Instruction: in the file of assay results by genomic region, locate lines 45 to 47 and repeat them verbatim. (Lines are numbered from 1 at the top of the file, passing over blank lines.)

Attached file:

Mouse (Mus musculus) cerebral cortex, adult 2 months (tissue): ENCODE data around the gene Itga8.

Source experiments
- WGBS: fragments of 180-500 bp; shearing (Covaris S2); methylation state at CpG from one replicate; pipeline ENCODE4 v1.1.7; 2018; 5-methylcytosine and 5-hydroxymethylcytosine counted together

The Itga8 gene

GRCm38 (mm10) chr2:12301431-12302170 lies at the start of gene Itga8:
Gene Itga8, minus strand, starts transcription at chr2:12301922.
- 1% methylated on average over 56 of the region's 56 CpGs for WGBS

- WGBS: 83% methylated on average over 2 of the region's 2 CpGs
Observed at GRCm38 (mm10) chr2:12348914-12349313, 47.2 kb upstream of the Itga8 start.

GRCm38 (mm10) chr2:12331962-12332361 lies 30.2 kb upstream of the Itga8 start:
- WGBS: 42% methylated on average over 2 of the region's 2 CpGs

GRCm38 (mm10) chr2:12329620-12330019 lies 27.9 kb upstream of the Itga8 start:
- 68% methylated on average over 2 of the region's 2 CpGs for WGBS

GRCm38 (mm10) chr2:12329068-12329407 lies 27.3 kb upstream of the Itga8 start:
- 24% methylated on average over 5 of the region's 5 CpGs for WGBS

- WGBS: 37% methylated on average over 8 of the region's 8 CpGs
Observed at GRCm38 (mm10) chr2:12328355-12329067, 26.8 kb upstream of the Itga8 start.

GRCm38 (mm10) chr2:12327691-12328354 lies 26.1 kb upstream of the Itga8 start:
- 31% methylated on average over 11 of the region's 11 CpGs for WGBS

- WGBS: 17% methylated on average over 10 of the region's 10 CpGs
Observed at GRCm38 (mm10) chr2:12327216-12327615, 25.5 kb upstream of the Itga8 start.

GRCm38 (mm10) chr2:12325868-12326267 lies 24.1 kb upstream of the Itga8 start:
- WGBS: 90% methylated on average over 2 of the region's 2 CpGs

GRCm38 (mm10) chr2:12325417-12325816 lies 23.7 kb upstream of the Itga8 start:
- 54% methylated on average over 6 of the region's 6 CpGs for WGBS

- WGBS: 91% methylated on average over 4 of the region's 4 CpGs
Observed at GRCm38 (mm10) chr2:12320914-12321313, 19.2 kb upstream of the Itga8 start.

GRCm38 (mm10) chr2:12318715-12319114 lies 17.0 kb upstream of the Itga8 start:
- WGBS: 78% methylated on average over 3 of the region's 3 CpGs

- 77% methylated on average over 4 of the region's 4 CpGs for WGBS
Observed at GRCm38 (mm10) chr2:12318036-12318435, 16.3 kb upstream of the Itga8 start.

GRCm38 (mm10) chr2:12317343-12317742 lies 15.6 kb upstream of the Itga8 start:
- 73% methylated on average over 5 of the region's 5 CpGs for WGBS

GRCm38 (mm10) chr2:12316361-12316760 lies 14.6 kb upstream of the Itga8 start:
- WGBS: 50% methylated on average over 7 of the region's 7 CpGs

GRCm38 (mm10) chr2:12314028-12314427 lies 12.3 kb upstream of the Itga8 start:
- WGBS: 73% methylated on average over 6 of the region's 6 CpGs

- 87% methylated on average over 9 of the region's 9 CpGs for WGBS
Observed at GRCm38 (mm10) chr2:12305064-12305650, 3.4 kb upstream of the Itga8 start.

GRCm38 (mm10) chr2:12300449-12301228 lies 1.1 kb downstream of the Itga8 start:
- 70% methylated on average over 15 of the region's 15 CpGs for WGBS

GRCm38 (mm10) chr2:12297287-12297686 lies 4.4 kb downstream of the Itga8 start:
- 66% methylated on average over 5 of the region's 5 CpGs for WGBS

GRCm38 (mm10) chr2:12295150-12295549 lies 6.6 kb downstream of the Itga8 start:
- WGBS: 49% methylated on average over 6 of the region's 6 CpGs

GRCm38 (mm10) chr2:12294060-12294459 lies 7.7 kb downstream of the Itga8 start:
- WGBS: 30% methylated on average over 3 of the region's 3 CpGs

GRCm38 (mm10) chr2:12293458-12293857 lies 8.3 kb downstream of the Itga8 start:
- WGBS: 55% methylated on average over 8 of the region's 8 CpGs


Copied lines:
- WGBS: 49% methylated on average over 6 of the region's 6 CpGs

GRCm38 (mm10) chr2:12294060-12294459 lies 7.7 kb downstream of the Itga8 start:
- WGBS: 30% methylated on average over 3 of the region's 3 CpGs